Dance playing with stroboscopic perception

David Parson’s Caught (1982) demonstrates the use of a strobe light in dance. I think it provides a really interesting way to think about how our brain puts together single moments to create a whole. In this example, the singular moment of a dancer suspended in air has a very different effect than the overall “gestalt” of a dancer leaping over a span of seconds. The long clip shows the whole dance (the strobe light comes in after a few minutes), but the quality is poorer. Watch the excerpt to get a better sense of how the dancer’s movement quality is altered through stroboscopic perception.

Vision and kinesthesia

Livingstone already examined artistic representation as 2-D depiction of a 3-D world. Now she looks at paintings as still depictions of a world full of motion. In a sense we are now urged to think about artistic representation in a 4-D world, with the addition of motion through time as a key aspect of human perception. Arnheim explores the concept that viewing of art always consists of time and motion. The viewer perceives any artistic work using his eye movement to perceive each part through time. However, Arnheim argues that order or eye movement in perceiving a work of art does not matter. Arnheim points to evidence from eye scans (Livingstone shows an example of this on page 78). Does anyone know if there is, in fact, canonical order of eye movements in viewing art? Or in viewing human faces? Arnheim goes on to apply the basic principles of Gestalt to art as 4-dimensional. Through time the brain must grasp the whole significance of artistic works and the whole work must be simultaneously present in the mind. He states that time creates succession, however, the artist (and the brain) must create the order or progression through time.
Livingstone writes about how we maintain stability despite the movement of our eyes and explains that the brain remaps to compensate for eye movement. In studying infant perception for another class, I’ve been intrigued by how perception is inextricable from action and movement. I realized how much we take for granted what our body must do to allow for visual attention. For infants, visual perception, attention and focus is linked with the ability to control body movement, to hold the head and torso upright. There is a huge amount of work done in order to coordinate the motion of the body, the eyes and the external world with visual perception.
Arnheim writes about the distinction between our kinesthetic reactions to inanimate vs. inanimate objects. He argues that endowing inanimate movement with life or consciousness is something that children and artists can access. He gives a great example of a thunderstorm that may be alive to a film director. I find this interesting considering studies of mirror neurons that question whether such neurons are activated by observation of human actions or actions of inanimate objects as well. Interestingly, some studies have showed that people with autism show mirror neuron activation in observations of objects more than in observations of actions of people. This calls to mind the importance of mirror neurons for basic social cognition. I believe that these studies really speak to Arnheim’s discussion of the differences between “expressive impulses and responses” in contrast to “the mechanical effect of physical action (402).” Arnheim seems to see the human body as unique in its motion because of the forces from within the organism. He argues that dance is created more from kinesthetic rather than visual understanding. Considering the evidence from the development of infant perception and the existence of mirror neurons, I believe that visual and kinesthetic senses are perhaps even more closely related than Arnheim states here. In addition, there may be something particular about human action and kinesthetic empathy that is crucial for humans as social beings.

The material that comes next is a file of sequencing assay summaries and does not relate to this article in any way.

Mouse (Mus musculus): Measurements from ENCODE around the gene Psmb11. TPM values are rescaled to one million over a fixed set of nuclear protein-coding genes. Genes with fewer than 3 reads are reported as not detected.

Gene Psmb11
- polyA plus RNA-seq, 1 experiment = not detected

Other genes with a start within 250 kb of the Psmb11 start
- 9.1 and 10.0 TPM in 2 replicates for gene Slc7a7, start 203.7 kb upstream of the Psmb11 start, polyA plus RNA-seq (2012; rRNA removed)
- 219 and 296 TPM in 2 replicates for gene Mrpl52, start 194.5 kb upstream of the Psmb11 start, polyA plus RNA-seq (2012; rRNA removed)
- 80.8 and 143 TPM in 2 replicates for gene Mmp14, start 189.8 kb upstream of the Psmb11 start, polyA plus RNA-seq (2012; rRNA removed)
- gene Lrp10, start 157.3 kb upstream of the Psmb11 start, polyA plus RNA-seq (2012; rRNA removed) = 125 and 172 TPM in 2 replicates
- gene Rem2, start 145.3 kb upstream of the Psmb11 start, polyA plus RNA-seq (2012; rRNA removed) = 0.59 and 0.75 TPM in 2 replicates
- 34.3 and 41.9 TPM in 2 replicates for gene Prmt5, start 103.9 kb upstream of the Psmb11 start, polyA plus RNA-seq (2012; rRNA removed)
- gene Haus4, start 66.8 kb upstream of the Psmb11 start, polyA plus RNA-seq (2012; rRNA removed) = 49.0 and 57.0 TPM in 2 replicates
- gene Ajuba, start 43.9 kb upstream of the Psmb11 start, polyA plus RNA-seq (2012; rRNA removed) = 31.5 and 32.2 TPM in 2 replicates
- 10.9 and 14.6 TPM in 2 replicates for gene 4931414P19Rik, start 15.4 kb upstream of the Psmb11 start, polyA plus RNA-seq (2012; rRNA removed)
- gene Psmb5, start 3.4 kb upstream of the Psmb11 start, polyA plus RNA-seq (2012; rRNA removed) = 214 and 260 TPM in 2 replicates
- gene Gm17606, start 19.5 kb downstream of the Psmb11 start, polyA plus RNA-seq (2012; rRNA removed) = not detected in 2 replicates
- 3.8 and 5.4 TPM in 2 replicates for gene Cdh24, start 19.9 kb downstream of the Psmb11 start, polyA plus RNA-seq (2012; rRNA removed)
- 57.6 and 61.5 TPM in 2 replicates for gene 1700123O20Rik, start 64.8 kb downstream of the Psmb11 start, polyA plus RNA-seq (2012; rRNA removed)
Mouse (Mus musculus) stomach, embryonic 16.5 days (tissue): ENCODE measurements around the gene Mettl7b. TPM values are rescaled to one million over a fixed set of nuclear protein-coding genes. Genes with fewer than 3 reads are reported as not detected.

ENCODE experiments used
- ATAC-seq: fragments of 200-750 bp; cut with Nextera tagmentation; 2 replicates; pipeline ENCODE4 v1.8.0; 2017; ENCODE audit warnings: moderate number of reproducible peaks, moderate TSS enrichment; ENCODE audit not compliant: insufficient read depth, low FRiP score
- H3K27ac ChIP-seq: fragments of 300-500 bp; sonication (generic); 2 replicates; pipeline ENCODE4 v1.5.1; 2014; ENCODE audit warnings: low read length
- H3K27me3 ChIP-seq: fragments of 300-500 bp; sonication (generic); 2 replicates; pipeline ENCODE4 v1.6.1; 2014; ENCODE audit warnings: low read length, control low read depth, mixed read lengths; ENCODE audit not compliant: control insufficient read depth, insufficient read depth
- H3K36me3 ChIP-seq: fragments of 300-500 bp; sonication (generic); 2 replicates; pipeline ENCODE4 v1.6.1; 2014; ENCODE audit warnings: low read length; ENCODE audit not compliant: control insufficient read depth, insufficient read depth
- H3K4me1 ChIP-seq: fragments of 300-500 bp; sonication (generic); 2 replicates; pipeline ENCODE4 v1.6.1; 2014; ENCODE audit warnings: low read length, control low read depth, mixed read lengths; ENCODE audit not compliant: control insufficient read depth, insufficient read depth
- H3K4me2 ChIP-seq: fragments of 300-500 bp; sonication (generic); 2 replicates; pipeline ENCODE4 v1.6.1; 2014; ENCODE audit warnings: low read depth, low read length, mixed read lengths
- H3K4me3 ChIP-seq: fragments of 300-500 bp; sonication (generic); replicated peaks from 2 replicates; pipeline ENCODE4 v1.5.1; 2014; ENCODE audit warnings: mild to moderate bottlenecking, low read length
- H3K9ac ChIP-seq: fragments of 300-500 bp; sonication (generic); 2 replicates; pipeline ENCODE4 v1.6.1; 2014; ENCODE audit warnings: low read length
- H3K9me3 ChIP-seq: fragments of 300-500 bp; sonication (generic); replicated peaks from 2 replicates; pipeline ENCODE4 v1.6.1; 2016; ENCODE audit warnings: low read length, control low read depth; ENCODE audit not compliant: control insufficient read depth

Movement in Film and Literature

Livingston’s discussion on advertising ploys helped me to understand the function of the Where and What system in terms of motion and how consumers can be more attracted to certain types of color schemes and fonts when they are looking to purchase something. The film Fear and Loathing in Las Vegas jumped out at me as I was reading this chapter because it exhibited both Livingston’s point on advertising as well as Arnheim’s point about film editing and how we see motion in general. The jittery and agitated way in which the film is shot parallels its story-line about excessive drug use on the Vegas strip. The Vegas strip alone is notorious for its plethora of neon signs and flashing billboards. Marketers do this intentionally to grab attention and force the viewer to slow down. When letters of one color are placed against an equiluminant background, the words become difficult to read and therefore, one must slow down. Another technique is to create a noticeable contrast between letters and background because the Where system is very responsive to this.

In terms of the film editing that Arnheim writes about, Fear and Loathing in Las Vegas switches from one scene to another using stroboscopic movement as well as choppy transitions. In doing so, the viewer is able to get inside of the minds of these drug addicts and feel like they experiencing the horrible “trip” as well. Finally, Arnheim discusses the three ways in which we perceive motion including—physical movement, optical movement and perceptual movement. He gives the example of a passenger on an airplane and how the cabin seems to be in complete stillness even though there is movement all around. This is how a human normally responds to their surroundings yet this film disrupts this natural tendency of ours to see motion as it exists in the real world.